Contemporary Arts

Under the current financial climate, headline stories such as Damien Hirst’s record breaking $199 million one man auction at Sotheby’s 2008 seem memories of a by gone era. With gallery owners reporting 50% less sales in 2009 than a year ago, it seems the art market has not escaped a national tightening of purse strings. New York based designer and artist Ken Courtney, AKA Ju$t Another Rich Kid, gives his opinion on the role of the artists in the current climate: “I think consumer consumption fuelled the art and fashion worlds to the point of oversaturation. Right now is the correction period.”

Debuting in 2002 with an exhibition of paintings, t-shirts and lists entitled The New American Dream in Duke University USA, Ken Courtney emerged into the New York art market with pieces primarily addressing “the commodification of celebrity”. His renowned Star Fucker tees, claiming the wearer had slept with a number of well known celebrities such as Paris Hilton, gained him a memorable if somewhat notorious reputation. He has recieved a cease and desist letter after producing a t-shirt printed ‘I fucked The Strokes’ and he has just been placed on legal notice by the McDonalds co-operation. However, as Courtney explains, “others spend time with innuendo about sex, drugs and desire, my work addresses it head on.”

Courtney’s satire on consumer materialism continued to expand into the creation of his brand name. ‘Ju$t Another Rich Kid’ exists for Courtney as a cross between a brand name and alter ego, inspired by “pop culture, music and consumer culture”.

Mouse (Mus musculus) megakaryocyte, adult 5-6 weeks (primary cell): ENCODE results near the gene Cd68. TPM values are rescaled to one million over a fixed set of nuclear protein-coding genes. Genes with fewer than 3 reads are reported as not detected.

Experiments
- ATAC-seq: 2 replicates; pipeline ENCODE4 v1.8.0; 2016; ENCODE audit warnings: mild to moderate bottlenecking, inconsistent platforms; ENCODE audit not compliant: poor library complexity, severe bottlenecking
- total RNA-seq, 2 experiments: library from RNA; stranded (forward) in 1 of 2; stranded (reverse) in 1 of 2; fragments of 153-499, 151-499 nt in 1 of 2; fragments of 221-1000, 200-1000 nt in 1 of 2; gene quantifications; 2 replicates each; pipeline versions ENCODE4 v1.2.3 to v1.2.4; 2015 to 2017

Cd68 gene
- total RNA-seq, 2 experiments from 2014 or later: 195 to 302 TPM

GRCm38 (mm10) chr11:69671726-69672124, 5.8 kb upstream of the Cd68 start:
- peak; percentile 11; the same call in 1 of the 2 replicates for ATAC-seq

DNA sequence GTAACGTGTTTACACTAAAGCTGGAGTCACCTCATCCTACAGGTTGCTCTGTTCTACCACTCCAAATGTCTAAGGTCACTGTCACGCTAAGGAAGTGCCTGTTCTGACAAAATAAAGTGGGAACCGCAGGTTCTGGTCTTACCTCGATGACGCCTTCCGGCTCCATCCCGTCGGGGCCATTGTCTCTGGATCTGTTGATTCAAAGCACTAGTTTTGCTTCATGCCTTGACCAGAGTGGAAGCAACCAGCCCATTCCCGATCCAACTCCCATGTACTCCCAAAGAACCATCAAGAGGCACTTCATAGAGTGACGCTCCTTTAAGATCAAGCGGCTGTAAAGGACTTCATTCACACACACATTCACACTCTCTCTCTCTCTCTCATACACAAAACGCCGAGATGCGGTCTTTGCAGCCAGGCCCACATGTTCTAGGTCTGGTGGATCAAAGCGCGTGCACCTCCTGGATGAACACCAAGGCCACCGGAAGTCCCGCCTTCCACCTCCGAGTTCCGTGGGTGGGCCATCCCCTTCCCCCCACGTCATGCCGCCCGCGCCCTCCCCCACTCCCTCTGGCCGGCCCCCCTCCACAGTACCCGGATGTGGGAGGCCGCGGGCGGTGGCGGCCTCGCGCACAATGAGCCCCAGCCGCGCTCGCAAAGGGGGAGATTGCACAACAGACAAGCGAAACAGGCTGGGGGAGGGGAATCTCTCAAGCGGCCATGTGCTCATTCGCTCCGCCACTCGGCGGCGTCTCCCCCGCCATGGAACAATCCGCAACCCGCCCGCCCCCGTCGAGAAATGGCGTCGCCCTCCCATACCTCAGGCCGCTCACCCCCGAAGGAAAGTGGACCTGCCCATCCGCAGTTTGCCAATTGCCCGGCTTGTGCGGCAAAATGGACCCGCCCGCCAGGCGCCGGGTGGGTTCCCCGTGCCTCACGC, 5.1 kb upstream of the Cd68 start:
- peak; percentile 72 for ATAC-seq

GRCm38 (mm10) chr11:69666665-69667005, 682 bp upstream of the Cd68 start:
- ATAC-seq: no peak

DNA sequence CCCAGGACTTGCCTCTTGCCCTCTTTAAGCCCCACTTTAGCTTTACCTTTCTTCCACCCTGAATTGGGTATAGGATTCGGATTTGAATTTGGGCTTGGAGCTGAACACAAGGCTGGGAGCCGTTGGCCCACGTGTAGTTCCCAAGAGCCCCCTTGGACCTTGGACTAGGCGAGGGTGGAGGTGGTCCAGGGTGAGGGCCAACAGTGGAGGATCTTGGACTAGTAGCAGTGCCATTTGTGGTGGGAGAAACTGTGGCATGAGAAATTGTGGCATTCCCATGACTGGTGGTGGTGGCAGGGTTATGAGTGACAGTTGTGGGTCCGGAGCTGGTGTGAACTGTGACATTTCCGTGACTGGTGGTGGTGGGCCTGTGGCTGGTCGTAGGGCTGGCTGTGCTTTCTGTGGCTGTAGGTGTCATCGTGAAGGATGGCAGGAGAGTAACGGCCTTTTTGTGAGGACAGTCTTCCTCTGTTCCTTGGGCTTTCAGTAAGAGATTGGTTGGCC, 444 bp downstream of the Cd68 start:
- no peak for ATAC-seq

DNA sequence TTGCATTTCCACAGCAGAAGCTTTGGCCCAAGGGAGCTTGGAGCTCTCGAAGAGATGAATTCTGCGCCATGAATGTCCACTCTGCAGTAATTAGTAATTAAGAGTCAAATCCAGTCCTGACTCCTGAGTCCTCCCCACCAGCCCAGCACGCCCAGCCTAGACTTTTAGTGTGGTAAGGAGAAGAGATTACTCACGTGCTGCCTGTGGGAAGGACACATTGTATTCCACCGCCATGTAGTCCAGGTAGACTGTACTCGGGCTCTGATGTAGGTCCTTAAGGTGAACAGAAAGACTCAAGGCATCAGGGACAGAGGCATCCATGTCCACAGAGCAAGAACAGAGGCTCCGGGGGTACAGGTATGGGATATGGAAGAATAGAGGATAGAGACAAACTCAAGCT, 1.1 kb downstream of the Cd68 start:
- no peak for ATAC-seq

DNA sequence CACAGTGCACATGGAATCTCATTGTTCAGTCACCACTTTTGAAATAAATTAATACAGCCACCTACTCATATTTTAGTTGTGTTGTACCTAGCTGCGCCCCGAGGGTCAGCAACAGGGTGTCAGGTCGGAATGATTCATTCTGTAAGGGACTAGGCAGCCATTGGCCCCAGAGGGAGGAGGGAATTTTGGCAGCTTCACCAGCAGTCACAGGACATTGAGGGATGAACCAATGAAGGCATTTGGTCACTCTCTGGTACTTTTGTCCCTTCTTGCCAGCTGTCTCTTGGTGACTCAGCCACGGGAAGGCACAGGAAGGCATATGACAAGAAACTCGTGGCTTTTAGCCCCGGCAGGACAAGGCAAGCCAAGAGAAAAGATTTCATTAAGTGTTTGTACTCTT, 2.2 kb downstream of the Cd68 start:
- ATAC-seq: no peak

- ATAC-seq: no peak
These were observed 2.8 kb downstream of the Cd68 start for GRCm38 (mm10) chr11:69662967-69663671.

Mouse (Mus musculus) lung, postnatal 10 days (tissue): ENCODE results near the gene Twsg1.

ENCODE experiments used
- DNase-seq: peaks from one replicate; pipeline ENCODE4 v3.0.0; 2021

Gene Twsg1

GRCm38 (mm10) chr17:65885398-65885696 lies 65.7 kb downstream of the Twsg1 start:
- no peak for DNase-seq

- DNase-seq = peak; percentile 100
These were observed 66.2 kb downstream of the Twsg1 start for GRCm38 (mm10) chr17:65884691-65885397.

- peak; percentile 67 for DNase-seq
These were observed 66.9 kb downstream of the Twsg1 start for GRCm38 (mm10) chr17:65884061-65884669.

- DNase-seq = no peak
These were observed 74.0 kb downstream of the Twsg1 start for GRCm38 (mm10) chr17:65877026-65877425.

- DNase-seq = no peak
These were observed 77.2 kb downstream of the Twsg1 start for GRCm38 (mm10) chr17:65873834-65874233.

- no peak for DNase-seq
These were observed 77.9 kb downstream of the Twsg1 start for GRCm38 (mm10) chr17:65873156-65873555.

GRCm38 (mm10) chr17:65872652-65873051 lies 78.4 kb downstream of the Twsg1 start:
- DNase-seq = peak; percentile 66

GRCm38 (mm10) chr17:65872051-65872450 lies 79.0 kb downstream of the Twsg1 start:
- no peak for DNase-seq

With the creation of Ju$t Another Rich Kid, Courtney’s work portfolio grew to an eclectic mix of couture, sculpture, and printing often fuelled by a fixation with a certain media or method: “I’m very obsessive about things. When I get into something I get consumed by it.”

One of the most striking and controversial examples of Courtney’s work is his collaboration with Brooklyn based artist and designer Tobias Wong in the creation of the Indulgences series. The work compromises 14ct gold plated items, including a McDonalds coffee stirrer, banned in the late 1970s with the discovery that people were using it to take cocaine and a pair of Nike trainers dipped in 24ct gold (on sale for £2700). Courtney explains, “I thought of making a line of completely indulgent, useless but functional items for someone who has so much money they could buy something like a gold replica of a McDonalds coffee stirrer to use as a coke spoon.”
Whether a clever commentary on the wounds materialism has inflicted or just an example of extreme consumer indulgence, Ken Courtney’s objects of celebrity and consumption seem to have tapped into a continually relevant section of the art market, always popular and always controversial.

View more of Ken Courtney’s work at